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Old 08-01-2009, 05:06 PM   #11
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Well...you may think so, but that is the way you figure the recipes, even brewing software uses something similar realising a standard yeast attenuation usually around 75% though in software you can change it.
That's exactly it. There's an assumption about the attenuation being made that can be dramatically different depending on the style. So, why not just fix the chart to account for this?
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Old 08-01-2009, 05:52 PM   #12
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OH man! I've looked for software before, that's 1. free 2. works on a Mac. This looks awesome! A whole new level for me, coming up.

Thanks for the link!



Brewing software is a must though...if you dont have one you can use the free online Beer Calculus . homebrew recipe calculator program.[/QUOTE]

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Old 08-02-2009, 02:26 AM   #13
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TSo, why not just fix the chart to account for this?

Go AHEAD!!!!

If you figure out the numbers make your own and that will be the standard chart used by brewers rather than this one



(evidently it works for the majority of brewers who know about it.)
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Old 08-02-2009, 12:55 PM   #14
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Back on topic here, I think that almost 2 pounds of crystal malt is a big part of the reason it's too sweet. I'd lose the carapils for sure. Why both the flaked oats and flaked wheat? If it's for head retention, you've already got the carapils in there. That's a confusing recipe for me.

If you're attempting an IPA, then I'd also get rid of the flaked oats and wheat. If you don't use the carapils, and you're still really concerned about head retention, you could use 1/2 pound of flaked wheat. But I would simplify the grain bill, and just use 2-row and up to 1 pound of mixed crystal malts.

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Old 08-02-2009, 01:35 PM   #15
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Originally Posted by OdinsBrew View Post
OH man! I've looked for software before, that's 1. free 2. works on a Mac. This looks awesome! A whole new level for me, coming up.

Thanks for the link!



Brewing software is a must though...if you dont have one you can use the free online Beer Calculus . homebrew recipe calculator program.
[/QUOTE]

You're welcome, back when I started out, and before I spent the money on beersmith (after the trial period) I cut my teeth with it. And that was before you had the ability to save your recipes on the "hopville" side of it..In fact quite a few of my recipes are saved over there...and also one of our member's Conroe, has a bunch of his over there too...I was one of the first to upload any on hopville when that became available.

I learned so much about recipe creation, and how each ingredient affect the recipe by typing in the recipes from the kits I was using, from magazines and books, and from here into it, then altering the recipe..upping or decreasing the amount, changing the hop schedule or the amount of hop, etc, and watching how the numbers changed, in terms of gravity, color, ibus....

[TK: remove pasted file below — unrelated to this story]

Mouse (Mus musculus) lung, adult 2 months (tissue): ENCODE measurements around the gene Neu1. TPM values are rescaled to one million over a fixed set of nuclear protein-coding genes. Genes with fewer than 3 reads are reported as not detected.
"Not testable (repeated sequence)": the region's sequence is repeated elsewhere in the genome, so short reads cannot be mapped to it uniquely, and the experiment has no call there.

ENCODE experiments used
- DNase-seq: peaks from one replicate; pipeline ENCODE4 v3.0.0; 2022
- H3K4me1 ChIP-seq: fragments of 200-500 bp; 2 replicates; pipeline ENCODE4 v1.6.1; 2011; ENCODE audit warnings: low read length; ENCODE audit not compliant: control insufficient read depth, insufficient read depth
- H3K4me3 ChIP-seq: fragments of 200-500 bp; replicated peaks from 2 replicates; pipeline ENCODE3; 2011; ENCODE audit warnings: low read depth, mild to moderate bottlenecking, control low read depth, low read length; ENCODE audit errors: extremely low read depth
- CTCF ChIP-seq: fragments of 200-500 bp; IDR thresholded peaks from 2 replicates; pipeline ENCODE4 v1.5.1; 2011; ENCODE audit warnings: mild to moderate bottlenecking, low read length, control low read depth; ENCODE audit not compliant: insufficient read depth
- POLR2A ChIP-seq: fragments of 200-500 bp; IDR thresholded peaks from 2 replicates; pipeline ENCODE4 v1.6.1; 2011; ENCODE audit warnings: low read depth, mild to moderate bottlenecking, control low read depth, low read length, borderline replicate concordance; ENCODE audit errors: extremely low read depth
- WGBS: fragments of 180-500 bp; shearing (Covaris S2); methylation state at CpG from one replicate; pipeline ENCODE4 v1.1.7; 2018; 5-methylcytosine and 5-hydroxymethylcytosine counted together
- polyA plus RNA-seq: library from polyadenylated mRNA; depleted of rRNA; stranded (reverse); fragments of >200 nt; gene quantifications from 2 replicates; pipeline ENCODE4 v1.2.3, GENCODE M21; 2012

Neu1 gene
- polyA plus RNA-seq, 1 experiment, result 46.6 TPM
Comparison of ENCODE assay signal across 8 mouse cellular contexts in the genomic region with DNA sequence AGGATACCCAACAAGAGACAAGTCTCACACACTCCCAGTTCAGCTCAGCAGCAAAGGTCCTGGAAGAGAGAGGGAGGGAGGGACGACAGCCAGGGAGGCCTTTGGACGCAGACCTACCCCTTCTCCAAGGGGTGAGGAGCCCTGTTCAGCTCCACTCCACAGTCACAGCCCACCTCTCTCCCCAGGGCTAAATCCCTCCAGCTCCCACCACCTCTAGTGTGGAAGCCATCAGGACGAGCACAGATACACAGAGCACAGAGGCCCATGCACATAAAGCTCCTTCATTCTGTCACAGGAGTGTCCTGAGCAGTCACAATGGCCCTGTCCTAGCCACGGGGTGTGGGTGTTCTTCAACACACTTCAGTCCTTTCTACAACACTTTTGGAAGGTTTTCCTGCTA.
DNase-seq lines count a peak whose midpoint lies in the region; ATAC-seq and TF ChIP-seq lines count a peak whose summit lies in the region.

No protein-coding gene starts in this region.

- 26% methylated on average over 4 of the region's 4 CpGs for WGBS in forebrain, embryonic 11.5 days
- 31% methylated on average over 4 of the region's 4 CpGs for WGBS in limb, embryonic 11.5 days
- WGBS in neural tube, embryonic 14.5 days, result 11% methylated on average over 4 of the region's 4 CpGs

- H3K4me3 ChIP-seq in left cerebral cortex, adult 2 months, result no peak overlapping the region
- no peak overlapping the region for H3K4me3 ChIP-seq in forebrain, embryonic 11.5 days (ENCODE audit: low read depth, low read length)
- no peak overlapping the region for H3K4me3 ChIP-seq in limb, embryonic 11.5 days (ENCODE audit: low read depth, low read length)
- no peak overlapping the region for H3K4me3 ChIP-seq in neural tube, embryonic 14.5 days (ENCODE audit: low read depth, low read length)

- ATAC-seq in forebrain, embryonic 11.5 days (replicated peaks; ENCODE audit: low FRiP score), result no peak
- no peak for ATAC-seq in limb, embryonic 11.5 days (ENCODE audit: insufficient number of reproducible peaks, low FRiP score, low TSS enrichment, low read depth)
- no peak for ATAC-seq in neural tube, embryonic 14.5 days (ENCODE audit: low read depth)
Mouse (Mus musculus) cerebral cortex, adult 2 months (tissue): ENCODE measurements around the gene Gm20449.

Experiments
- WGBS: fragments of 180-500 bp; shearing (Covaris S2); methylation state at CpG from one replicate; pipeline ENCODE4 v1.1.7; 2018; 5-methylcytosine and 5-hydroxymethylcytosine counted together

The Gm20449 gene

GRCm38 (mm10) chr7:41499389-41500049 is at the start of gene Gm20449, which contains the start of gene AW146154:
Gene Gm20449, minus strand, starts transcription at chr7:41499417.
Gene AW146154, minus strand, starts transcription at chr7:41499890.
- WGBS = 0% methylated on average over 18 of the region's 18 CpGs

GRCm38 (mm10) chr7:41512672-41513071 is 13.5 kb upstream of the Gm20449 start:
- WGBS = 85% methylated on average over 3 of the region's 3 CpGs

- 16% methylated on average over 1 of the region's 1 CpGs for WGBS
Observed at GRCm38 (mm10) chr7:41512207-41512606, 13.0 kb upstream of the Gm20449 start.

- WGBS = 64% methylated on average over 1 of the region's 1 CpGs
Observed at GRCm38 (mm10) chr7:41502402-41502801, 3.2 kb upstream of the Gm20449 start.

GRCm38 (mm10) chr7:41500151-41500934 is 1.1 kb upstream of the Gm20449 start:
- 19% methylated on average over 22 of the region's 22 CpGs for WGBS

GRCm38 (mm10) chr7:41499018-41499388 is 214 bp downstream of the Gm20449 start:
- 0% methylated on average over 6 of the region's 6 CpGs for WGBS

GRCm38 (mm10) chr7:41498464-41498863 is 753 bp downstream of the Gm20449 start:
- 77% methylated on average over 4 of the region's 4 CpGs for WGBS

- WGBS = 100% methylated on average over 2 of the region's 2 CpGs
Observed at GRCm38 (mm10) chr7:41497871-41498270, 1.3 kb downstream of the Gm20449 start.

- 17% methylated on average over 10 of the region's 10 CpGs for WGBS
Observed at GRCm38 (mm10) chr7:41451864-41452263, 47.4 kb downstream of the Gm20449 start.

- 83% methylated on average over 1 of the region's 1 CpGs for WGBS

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Old 08-02-2009, 01:49 PM   #16
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Back on topic here, I think that almost 2 pounds of crystal malt is a big part of the reason it's too sweet.
It also explains why the FG is going to stay above 1.020. FG is not just reached by the pitch count and health of your yeast: it's also dependant on how many fermentable sugars are present in your wort solution. Crystal malts add sweetness to finished beer because they have a lot of gelatinized, unfermentable sugars (and therefore are not going to attenuate out). When you try more recipes, you do find how much and what kind of flavors specialty grains impart to your beer. One thing you might want to try to get some more idea about juggling specialty grains is start simple. Try out a pale ale or California Common recipe that just uses your base malt (or extract) plus one type of Crystal malt (up to 1 lb max). Then try a recipe that adds aromatic malt, acidulated malt, or roasted barley (to get into stouts or porters). Upping hops is one way to try to hide sweetness, to an extent (it's something to try with something you've already brewed). With the recipe itself, it's much easier to get your grainbill to a base that your own taste palette enjoys
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Old 08-02-2009, 02:16 PM   #17
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if it's a stuck fermentation and you have an attenuation problem:
1. if you are using distilled, RO or otherwise mineral poor water, you can add yeast food or use just a carbon filter or add whatever nutrients you need.
2. beano can convert unfermentables, but i've heard that beano can go too far.

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Old 08-02-2009, 08:04 PM   #18
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Just to jump on...

If you just steep your flaked oats and wheat you'll not be converting them at all. You may get "some" body from the flaked product but mostly you'll pick up a nice starch haze.

Flaked grains need to be mashed with a base malt to be converted.

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